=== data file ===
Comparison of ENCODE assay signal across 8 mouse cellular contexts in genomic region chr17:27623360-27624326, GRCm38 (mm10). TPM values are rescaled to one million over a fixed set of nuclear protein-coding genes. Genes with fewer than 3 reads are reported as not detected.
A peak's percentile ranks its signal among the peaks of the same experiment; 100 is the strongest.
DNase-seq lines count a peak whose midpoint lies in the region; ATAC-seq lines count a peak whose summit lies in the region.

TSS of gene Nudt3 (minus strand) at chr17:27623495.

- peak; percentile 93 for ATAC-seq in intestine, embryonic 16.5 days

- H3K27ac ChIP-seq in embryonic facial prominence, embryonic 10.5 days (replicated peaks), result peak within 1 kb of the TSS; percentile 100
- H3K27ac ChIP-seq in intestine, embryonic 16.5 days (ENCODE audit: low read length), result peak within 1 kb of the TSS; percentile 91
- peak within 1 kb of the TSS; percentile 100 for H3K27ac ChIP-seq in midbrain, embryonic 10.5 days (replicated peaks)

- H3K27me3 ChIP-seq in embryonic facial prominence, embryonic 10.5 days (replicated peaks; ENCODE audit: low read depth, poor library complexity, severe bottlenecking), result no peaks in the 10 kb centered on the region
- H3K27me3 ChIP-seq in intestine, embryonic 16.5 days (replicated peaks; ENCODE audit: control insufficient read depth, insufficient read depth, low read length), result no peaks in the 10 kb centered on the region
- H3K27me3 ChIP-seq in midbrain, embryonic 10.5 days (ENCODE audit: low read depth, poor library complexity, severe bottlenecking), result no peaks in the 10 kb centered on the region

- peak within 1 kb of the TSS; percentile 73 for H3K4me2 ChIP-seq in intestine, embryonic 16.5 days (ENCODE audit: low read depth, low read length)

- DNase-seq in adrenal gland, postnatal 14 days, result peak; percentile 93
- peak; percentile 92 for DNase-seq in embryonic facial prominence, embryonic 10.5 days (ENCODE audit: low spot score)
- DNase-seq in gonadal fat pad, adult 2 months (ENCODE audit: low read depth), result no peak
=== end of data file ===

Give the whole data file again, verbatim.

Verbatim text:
Comparison of ENCODE assay signal across 8 mouse cellular contexts in genomic region chr17:27623360-27624326, GRCm38 (mm10). TPM values are rescaled to one million over a fixed set of nuclear protein-coding genes. Genes with fewer than 3 reads are reported as not detected.
A peak's percentile ranks its signal among the peaks of the same experiment; 100 is the strongest.
DNase-seq lines count a peak whose midpoint lies in the region; ATAC-seq lines count a peak whose summit lies in the region.

TSS of gene Nudt3 (minus strand) at chr17:27623495.

- peak; percentile 93 for ATAC-seq in intestine, embryonic 16.5 days

- H3K27ac ChIP-seq in embryonic facial prominence, embryonic 10.5 days (replicated peaks), result peak within 1 kb of the TSS; percentile 100
- H3K27ac ChIP-seq in intestine, embryonic 16.5 days (ENCODE audit: low read length), result peak within 1 kb of the TSS; percentile 91
- peak within 1 kb of the TSS; percentile 100 for H3K27ac ChIP-seq in midbrain, embryonic 10.5 days (replicated peaks)

- H3K27me3 ChIP-seq in embryonic facial prominence, embryonic 10.5 days (replicated peaks; ENCODE audit: low read depth, poor library complexity, severe bottlenecking), result no peaks in the 10 kb centered on the region
- H3K27me3 ChIP-seq in intestine, embryonic 16.5 days (replicated peaks; ENCODE audit: control insufficient read depth, insufficient read depth, low read length), result no peaks in the 10 kb centered on the region
- H3K27me3 ChIP-seq in midbrain, embryonic 10.5 days (ENCODE audit: low read depth, poor library complexity, severe bottlenecking), result no peaks in the 10 kb centered on the region

- peak within 1 kb of the TSS; percentile 73 for H3K4me2 ChIP-seq in intestine, embryonic 16.5 days (ENCODE audit: low read depth, low read length)

- DNase-seq in adrenal gland, postnatal 14 days, result peak; percentile 93
- peak; percentile 92 for DNase-seq in embryonic facial prominence, embryonic 10.5 days (ENCODE audit: low spot score)
- DNase-seq in gonadal fat pad, adult 2 months (ENCODE audit: low read depth), result no peak